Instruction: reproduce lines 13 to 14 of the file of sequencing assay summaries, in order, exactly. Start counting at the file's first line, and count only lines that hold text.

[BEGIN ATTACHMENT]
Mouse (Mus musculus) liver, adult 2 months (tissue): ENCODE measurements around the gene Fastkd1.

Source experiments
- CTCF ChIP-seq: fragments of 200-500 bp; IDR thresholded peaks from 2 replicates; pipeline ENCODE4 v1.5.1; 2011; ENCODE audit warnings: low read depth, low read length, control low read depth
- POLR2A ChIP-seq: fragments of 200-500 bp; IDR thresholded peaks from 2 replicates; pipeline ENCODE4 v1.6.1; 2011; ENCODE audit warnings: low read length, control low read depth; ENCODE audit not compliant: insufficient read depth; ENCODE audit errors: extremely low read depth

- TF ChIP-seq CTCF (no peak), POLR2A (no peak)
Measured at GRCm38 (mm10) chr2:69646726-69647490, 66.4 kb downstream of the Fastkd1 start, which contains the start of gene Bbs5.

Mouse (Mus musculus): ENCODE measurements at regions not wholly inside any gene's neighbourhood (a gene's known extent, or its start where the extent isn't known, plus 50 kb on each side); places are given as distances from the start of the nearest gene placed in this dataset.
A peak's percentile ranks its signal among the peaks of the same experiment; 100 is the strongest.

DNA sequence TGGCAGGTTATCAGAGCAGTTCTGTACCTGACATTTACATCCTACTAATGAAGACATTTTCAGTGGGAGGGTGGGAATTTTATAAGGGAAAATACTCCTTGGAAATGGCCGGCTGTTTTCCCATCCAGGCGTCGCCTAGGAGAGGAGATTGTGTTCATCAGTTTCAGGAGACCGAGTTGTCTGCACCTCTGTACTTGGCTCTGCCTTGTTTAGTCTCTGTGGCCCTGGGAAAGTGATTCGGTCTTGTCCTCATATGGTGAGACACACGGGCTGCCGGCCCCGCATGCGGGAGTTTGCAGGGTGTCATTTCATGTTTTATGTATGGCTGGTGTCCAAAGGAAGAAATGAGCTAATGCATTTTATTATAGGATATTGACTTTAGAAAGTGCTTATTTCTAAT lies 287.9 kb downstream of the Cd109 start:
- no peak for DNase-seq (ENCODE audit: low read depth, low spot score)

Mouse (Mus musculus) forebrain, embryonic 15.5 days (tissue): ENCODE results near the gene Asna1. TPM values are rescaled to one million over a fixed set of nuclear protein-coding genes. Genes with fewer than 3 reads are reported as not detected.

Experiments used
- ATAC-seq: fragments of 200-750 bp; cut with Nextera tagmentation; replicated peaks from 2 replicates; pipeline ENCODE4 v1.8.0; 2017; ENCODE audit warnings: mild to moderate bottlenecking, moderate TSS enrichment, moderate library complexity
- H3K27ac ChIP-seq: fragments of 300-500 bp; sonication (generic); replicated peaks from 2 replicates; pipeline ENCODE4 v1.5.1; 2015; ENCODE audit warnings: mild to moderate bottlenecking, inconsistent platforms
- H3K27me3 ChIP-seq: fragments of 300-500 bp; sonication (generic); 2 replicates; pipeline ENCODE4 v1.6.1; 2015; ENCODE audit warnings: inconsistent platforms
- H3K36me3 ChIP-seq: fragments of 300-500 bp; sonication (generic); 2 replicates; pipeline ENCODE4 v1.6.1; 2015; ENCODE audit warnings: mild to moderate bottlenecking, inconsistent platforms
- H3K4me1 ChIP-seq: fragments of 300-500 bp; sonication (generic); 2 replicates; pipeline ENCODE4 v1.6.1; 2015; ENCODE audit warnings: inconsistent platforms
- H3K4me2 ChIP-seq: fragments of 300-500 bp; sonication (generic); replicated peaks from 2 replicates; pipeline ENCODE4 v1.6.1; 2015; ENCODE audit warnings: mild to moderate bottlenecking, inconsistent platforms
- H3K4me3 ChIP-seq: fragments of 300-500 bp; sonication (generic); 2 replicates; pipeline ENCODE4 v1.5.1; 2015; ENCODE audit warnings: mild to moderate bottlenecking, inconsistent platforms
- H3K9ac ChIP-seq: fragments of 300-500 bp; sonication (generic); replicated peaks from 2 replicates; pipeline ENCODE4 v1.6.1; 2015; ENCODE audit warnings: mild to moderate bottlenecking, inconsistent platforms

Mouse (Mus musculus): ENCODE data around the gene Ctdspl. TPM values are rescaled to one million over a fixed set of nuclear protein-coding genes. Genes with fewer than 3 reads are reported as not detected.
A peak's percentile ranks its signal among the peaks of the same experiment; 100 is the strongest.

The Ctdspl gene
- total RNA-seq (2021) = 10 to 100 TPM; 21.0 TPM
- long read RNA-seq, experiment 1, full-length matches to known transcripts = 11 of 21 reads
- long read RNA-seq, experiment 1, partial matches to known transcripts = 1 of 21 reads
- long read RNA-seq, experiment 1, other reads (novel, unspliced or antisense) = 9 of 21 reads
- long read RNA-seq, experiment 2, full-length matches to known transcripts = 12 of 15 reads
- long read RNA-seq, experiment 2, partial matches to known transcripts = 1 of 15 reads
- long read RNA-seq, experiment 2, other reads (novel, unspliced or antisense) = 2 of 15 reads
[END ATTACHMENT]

- ATAC-seq: fragments of 200-750 bp; cut with Nextera tagmentation; replicated peaks from 2 replicates; pipeline ENCODE4 v1.8.0; 2017; ENCODE audit warnings: mild to moderate bottlenecking, moderate TSS enrichment, moderate library complexity
- H3K27ac ChIP-seq: fragments of 300-500 bp; sonication (generic); replicated peaks from 2 replicates; pipeline ENCODE4 v1.5.1; 2015; ENCODE audit warnings: mild to moderate bottlenecking, inconsistent platforms